A longer-term financial planning strategy can be reviewing who owns your investments. Any change of ownership needs to be carefully planned due to capital gains tax and stamp duty implications. You will need to seek advice from your Accountant prior to making any changes.

Investments may be owned by a Family Trust, which has the key advantage of providing flexibility in distributing income on an annual basis and an ability for up to $416 per year to be distributed to children or grandchildren tax-free. Investments may also be owned in the name of a lower income earning spouse.

Investment franking credit refunds

Franking credits, also referred to as imputation credits, are tax credits that represent the tax a company has already paid on its profits before distributing dividends to shareholders. In Australia, shareholders can use these credits to offset their tax liability or, in some cases, receive a tax refund to prevent double taxation.

For example, let’s say a company earns a profit before tax of $1 per share. The company tax rate is 30 cents, so it will pay 30 cents per share in tax to the government. And it will send investors a cash dividend of $0.70 per share plus a credit for the $0.30 of tax paid.

Prepaying expenses and interest

Expenses relating to managing your investments can be prepaid before 30 June 2025. For example. you can prepay up to 12 months of interest before 30 June on an investment loan and claim a tax deduction in the applicable financial year. Also, other expenses in relation to your investments can be prepaid before 30 June, including, accounting fees, ongoing advice fees, repairs, memberships, subscriptions, journals, etc.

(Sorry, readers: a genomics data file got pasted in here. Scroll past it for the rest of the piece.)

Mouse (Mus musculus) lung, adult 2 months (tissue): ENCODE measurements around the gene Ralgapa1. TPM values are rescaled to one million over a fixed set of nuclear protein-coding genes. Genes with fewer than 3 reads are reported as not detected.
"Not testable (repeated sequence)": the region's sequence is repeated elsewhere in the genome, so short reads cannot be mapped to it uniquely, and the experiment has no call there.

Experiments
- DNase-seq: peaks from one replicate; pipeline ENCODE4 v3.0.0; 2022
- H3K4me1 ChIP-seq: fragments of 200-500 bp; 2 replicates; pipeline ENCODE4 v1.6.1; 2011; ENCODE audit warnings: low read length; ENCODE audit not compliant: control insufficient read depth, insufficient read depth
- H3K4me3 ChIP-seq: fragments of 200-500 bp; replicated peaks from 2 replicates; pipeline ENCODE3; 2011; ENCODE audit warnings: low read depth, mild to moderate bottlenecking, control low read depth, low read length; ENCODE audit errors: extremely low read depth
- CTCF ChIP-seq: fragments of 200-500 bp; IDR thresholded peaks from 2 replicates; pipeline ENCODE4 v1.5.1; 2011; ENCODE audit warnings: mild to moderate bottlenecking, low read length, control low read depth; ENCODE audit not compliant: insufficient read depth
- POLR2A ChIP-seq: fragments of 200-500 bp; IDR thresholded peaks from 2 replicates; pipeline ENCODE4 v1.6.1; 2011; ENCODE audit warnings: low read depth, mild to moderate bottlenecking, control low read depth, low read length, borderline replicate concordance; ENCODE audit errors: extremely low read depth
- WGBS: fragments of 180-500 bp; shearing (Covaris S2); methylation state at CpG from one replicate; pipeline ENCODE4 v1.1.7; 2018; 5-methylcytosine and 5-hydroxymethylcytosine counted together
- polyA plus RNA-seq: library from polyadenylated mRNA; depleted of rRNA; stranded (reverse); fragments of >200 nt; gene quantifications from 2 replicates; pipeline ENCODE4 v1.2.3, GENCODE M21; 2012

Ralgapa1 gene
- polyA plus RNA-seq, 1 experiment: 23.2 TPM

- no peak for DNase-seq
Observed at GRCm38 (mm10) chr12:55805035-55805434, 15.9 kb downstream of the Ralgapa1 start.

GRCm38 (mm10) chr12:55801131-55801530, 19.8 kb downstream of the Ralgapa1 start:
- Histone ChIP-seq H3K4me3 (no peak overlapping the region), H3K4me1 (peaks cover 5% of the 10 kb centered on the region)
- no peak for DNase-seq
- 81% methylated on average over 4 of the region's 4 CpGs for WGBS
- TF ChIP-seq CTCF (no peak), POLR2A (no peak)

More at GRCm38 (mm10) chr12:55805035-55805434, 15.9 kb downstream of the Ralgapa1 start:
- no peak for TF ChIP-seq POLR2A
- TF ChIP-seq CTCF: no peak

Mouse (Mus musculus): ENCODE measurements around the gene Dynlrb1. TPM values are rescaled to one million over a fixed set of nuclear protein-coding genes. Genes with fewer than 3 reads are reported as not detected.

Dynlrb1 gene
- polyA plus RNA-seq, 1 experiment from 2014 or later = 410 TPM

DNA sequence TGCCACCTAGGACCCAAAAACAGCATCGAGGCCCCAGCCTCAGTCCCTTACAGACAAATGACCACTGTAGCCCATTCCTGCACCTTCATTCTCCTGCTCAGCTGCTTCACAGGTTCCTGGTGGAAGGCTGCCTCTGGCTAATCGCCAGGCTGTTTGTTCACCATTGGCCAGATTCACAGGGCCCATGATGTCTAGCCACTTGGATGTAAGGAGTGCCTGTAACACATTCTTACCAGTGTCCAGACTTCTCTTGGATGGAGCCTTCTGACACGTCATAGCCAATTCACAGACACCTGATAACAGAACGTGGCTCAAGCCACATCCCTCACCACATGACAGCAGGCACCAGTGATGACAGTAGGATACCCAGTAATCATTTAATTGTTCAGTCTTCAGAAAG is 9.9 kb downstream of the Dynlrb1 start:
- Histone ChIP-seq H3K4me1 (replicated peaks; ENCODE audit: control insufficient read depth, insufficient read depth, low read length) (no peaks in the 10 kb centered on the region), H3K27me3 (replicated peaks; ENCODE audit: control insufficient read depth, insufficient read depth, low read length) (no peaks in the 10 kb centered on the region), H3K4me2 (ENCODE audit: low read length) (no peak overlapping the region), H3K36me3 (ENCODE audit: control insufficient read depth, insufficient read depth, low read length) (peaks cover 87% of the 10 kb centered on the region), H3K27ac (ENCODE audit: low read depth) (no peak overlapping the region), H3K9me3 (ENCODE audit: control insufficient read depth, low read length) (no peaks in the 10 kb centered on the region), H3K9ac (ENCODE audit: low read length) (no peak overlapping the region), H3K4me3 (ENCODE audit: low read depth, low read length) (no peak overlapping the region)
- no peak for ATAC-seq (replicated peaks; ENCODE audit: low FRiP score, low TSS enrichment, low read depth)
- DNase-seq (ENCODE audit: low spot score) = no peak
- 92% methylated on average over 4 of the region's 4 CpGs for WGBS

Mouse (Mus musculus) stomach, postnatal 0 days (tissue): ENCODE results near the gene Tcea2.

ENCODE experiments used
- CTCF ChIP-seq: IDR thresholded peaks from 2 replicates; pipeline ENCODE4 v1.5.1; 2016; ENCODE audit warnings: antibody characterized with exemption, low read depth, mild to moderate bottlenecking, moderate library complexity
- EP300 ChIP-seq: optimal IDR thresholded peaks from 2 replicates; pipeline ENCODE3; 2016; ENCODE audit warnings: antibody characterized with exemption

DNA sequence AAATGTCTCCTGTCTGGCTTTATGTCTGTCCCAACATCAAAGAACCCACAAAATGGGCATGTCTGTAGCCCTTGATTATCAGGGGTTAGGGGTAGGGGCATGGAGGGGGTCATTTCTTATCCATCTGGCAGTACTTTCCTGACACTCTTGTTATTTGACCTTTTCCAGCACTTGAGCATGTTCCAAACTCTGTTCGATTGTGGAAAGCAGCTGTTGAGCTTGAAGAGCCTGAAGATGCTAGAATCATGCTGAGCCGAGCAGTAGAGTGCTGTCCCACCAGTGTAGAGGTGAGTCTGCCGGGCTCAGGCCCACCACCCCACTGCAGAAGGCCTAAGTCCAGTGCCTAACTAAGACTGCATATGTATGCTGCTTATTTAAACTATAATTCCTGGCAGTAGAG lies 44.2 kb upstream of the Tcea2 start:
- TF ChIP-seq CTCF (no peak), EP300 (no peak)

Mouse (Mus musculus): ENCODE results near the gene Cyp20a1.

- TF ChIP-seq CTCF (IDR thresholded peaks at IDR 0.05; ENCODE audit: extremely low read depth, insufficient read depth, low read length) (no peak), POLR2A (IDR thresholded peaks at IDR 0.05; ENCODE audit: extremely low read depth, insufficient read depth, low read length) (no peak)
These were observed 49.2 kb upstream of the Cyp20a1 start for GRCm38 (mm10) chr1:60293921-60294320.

Insurance premiums (if structured correctly)

For most people, your greatest wealth building asset is your ability to earn an income. For this reason, many people have Income Protection Insurance. It is generally used to replace up to 75% of your salary if you are unable to work due to sickness or an accident. The insurance premium maybe a tax deductible to you.  

Furthermore, you also have the benefit of protecting you and your family’s lifestyle if you cannot work due to sickness or an accident. Like investment loan interest, your income protection premiums can also be pre-paid for 12 months to increase your deductions. This can reduce the after-tax cost of funding your Income Protection insurance costs making is much more affordable.